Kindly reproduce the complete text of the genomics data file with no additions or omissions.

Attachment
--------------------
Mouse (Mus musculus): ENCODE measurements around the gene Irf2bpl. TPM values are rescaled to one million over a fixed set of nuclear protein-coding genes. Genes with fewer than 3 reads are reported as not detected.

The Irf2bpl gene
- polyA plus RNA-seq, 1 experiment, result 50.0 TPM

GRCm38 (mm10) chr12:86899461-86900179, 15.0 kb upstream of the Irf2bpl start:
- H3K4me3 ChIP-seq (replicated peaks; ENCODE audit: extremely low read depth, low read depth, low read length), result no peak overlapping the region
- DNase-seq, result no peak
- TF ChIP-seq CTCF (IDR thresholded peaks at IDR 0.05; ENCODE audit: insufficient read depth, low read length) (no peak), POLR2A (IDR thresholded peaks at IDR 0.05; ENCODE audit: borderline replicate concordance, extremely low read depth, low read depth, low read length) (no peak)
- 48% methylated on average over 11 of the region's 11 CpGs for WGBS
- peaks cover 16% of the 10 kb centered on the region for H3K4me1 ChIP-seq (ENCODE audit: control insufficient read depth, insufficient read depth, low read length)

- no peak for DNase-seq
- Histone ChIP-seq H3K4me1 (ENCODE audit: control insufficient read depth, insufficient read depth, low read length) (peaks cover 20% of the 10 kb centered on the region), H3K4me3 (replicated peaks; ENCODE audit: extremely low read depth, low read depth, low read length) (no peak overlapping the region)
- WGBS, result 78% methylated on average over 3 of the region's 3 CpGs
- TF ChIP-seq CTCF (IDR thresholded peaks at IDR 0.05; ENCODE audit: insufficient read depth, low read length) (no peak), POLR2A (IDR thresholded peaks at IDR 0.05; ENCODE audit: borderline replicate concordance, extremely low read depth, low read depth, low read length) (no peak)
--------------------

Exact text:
Mouse (Mus musculus): ENCODE measurements around the gene Irf2bpl. TPM values are rescaled to one million over a fixed set of nuclear protein-coding genes. Genes with fewer than 3 reads are reported as not detected.

The Irf2bpl gene
- polyA plus RNA-seq, 1 experiment, result 50.0 TPM

GRCm38 (mm10) chr12:86899461-86900179, 15.0 kb upstream of the Irf2bpl start:
- H3K4me3 ChIP-seq (replicated peaks; ENCODE audit: extremely low read depth, low read depth, low read length), result no peak overlapping the region
- DNase-seq, result no peak
- TF ChIP-seq CTCF (IDR thresholded peaks at IDR 0.05; ENCODE audit: insufficient read depth, low read length) (no peak), POLR2A (IDR thresholded peaks at IDR 0.05; ENCODE audit: borderline replicate concordance, extremely low read depth, low read depth, low read length) (no peak)
- 48% methylated on average over 11 of the region's 11 CpGs for WGBS
- peaks cover 16% of the 10 kb centered on the region for H3K4me1 ChIP-seq (ENCODE audit: control insufficient read depth, insufficient read depth, low read length)

- no peak for DNase-seq
- Histone ChIP-seq H3K4me1 (ENCODE audit: control insufficient read depth, insufficient read depth, low read length) (peaks cover 20% of the 10 kb centered on the region), H3K4me3 (replicated peaks; ENCODE audit: extremely low read depth, low read depth, low read length) (no peak overlapping the region)
- WGBS, result 78% methylated on average over 3 of the region's 3 CpGs
- TF ChIP-seq CTCF (IDR thresholded peaks at IDR 0.05; ENCODE audit: insufficient read depth, low read length) (no peak), POLR2A (IDR thresholded peaks at IDR 0.05; ENCODE audit: borderline replicate concordance, extremely low read depth, low read depth, low read length) (no peak)